The true purpose of the yard was really the Pit.

At least thirty to forty across, the only notable feature near the edge of the chasm was the metal rings near the side that were used to lower the prisoners to the bottom of the Pit. No one really knew how deep it was, but it was deep enough. It was probably once a well or cistern, but now it served a completely different function.

It was a constant reminder of the price a prisoner could pay for doing the things even other prisoners found distasteful. There were lots of ways to die in Killhouse Prison, but this was probably the worst.  At least if the butchers in the Meat Grinder got you, you’d eventually be pulled out of the morgue by a graverobber. The Pit was the final place a prisoner could finish their sentence at the prison, though the Warden could call it “mercy”.

His cellmate was sitting nearby, outside the cage, watching the sunrise continue to turn the sky a glorious shade of crimson.  A small consolation from the gang, purchased with the last bit of good will the Warden might have had. No one else would come sit with him.

“I’ve got money with the bookie on ten minutes.  Think you will last that long, Tommy? I could use the cred.” 

Fitting he would be worried about money, even now, he thought. The cred could buy out his friend’s contract, maybe even earn him a spot on a work crew outside the prison.  He would have probably done the same, had things been reversed.

“I’ll do my best, but I’m a tinker, not a fighter.  Depends on how many zed are down there now.”

His cellmate only grunted in agreement.  

The Pit loomed large in the morning light, and you could barely make out the low groans of the dead below.  Even if the zed didn’t get you, you’d starve or die of dehydration eventually, and it would begin the cycle again.  The other prisoners and even the guards liked to bet on how long the poor fuckers thrown in could last. The big money was on the long shot of surviving past the first few minutes, but the bookies loved taking the sucker bets.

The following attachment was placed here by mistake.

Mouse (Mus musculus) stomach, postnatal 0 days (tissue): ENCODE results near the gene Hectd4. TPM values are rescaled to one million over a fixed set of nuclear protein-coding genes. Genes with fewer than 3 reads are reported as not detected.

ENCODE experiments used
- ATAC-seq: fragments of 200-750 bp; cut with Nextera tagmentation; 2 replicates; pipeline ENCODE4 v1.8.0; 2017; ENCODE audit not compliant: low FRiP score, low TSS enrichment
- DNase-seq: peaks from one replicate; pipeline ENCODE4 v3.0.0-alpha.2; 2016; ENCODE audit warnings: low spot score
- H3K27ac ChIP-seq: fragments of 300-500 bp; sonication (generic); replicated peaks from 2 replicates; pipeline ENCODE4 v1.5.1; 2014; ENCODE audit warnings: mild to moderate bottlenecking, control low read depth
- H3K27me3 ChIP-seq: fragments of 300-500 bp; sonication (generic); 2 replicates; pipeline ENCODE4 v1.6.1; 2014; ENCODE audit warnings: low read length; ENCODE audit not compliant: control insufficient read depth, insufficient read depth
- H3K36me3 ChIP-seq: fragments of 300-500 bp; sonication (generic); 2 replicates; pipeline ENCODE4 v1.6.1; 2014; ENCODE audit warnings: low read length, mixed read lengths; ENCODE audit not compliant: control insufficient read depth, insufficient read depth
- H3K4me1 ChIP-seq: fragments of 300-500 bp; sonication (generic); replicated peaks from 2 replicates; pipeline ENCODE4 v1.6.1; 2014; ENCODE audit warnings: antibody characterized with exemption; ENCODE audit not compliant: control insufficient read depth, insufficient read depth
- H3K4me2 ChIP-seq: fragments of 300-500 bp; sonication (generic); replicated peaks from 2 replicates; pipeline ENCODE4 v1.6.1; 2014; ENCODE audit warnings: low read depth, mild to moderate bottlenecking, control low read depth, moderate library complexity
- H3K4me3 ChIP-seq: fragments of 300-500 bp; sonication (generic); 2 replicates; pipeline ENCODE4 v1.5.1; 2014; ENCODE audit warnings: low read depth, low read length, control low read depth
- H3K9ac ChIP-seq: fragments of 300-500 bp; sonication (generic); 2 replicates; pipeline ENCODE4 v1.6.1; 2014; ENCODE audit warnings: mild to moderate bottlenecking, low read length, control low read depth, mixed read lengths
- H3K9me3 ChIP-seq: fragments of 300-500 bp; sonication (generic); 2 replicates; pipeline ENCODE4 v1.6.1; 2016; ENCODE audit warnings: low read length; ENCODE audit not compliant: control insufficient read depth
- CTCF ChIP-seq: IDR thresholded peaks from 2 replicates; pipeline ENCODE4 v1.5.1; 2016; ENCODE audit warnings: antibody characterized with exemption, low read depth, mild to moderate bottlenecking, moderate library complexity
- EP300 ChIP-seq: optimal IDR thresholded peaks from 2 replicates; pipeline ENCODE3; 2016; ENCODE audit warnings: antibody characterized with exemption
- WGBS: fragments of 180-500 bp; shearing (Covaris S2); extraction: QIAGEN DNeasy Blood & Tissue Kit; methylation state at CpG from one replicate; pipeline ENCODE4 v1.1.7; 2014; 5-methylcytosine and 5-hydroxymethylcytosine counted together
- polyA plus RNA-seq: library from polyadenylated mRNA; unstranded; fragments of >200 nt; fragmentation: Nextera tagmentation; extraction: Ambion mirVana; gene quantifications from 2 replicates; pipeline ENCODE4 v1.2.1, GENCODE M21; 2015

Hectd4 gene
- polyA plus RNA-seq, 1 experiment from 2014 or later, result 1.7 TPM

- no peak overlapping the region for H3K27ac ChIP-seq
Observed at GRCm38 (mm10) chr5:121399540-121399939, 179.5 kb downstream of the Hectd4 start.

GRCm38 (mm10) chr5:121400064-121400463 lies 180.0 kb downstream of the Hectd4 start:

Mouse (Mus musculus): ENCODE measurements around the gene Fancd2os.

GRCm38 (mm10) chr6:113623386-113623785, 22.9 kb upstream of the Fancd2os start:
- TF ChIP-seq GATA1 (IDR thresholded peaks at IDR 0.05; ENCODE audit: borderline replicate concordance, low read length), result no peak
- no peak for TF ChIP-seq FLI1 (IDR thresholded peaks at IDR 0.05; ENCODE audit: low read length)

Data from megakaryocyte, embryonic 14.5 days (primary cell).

“I wonder if she will come to watch” he mused to his partner.

“Maybe. You really pissed her off.  I haven’t seen her that mad in awhile. Maybe the lifers have, but not me.”  

His cellmate was absently scratching at his chin, contemplating the crime that had earned him a trip to the Pit.

“You fucked up though, Tommy. We don’t really want another riot on our hands, no matter how much I like you.  I gotta survive till the Indulgence.” 

His cellmate put it rather matter-of-factly.  The condemned man was silent.  

No one wanted the atrocity of the riot that earned Prudence Penitentiary it’s real name of Killhouse Prison to happen again.  The prisoners policed their own. It was the rules. If the guards had to step in, you knew it was bad. He had fucked up. The grave tax had to be paid.

“Remember when the Law Dogs caught up with us outside of Essex?  You put up a mean fight there. Even knocked that puddle jumper out before his buddy clocked me in the head.  Maybe you can make it ten minutes. Wouldn’t that be something?”  

His cellmate chuckled to himself, remembering the times before the Prison.  They sat there for a few more minutes, silently contemplating the past.  

He could hear the bustle of the Prison as the morning shift was ramping up, though.  There would be a decent amount of onlookers, he thought. Everyone enjoyed the entertainment, as fucked up as it was.  

His cellmate pulled himself wearily to his feet, as the guards would be here soon.  Appearances were important to the Warden, and it wouldn’t be right if the others saw his cellmate here with him.  He didn’t want his partner to catch any flak from the rival gangs, either.

“Any last words for me bud?”

HIs cellmate looked at him one last time. He knew the ritual.  It was the first tradition you were taught you when you made it to Killhouse.

“Just remember, Tommy.  The shiv they give you before you go down isn’t really for the zed.”

A Killhouse Prison Vignette by J. Loyd